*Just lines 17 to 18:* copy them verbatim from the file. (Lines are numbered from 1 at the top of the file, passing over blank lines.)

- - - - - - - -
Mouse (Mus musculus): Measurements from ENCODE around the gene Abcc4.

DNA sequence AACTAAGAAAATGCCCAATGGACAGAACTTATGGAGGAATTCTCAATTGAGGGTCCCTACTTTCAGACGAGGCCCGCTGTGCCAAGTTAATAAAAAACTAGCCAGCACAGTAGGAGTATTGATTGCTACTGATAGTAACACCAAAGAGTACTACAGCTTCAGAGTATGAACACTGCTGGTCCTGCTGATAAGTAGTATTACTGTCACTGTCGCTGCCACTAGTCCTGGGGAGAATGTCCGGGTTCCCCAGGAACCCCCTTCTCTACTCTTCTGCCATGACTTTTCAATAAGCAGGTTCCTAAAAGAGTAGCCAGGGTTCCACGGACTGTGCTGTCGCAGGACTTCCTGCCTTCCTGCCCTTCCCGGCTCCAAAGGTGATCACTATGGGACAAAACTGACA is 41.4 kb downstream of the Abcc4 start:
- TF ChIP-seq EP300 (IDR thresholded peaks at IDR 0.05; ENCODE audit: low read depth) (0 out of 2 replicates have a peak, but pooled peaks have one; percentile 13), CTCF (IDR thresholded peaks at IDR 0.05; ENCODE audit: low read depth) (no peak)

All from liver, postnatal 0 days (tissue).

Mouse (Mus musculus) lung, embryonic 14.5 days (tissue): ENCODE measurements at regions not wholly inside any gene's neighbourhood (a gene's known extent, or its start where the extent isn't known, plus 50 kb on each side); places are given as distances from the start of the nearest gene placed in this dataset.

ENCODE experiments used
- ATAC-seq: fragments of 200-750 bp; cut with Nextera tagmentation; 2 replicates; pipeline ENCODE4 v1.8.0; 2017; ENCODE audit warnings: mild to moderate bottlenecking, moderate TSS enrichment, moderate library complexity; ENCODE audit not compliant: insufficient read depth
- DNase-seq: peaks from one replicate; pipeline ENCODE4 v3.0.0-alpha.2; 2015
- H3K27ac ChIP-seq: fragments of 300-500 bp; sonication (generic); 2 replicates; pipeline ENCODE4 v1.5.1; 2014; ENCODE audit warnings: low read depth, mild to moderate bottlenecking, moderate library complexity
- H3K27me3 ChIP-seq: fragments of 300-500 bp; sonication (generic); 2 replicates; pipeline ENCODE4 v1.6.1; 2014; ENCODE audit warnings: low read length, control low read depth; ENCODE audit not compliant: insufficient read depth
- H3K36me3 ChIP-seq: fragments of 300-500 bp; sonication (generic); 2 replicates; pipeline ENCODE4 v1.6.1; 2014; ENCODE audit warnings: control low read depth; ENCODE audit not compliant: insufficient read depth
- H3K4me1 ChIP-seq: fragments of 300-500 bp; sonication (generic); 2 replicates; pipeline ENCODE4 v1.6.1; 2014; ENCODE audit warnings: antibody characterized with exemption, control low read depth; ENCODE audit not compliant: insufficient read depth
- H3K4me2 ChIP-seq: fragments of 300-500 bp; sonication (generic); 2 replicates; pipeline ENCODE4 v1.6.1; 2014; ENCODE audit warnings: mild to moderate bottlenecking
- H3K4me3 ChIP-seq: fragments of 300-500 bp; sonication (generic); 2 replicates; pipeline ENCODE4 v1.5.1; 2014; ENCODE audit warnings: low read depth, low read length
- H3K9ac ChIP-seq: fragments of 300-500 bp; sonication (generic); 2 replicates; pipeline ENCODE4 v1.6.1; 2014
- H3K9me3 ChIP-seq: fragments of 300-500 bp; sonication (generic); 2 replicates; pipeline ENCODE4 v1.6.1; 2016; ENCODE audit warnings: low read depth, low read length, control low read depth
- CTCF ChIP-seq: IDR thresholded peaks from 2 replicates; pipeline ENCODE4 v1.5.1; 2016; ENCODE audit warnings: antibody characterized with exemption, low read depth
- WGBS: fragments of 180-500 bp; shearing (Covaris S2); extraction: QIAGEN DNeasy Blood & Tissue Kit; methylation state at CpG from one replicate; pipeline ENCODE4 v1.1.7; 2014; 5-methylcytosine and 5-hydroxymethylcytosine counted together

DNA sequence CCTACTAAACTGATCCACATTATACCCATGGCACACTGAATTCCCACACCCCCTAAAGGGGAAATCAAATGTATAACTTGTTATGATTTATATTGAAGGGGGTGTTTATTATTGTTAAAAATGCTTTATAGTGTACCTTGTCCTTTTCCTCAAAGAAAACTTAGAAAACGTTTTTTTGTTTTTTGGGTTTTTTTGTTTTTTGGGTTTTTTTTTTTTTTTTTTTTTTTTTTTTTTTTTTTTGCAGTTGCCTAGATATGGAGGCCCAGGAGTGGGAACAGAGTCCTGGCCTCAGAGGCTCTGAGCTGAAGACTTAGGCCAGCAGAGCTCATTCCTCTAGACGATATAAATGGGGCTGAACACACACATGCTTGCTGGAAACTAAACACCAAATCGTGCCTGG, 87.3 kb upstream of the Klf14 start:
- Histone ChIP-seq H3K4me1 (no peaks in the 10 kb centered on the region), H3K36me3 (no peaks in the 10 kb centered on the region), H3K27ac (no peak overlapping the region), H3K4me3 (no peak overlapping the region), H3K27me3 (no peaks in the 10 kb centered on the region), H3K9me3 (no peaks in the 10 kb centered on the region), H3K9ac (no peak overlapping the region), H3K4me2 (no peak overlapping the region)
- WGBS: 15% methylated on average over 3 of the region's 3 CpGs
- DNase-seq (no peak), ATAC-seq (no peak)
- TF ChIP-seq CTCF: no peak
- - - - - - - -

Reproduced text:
- CTCF ChIP-seq: IDR thresholded peaks from 2 replicates; pipeline ENCODE4 v1.5.1; 2016; ENCODE audit warnings: antibody characterized with exemption, low read depth
- WGBS: fragments of 180-500 bp; shearing (Covaris S2); extraction: QIAGEN DNeasy Blood & Tissue Kit; methylation state at CpG from one replicate; pipeline ENCODE4 v1.1.7; 2014; 5-methylcytosine and 5-hydroxymethylcytosine counted together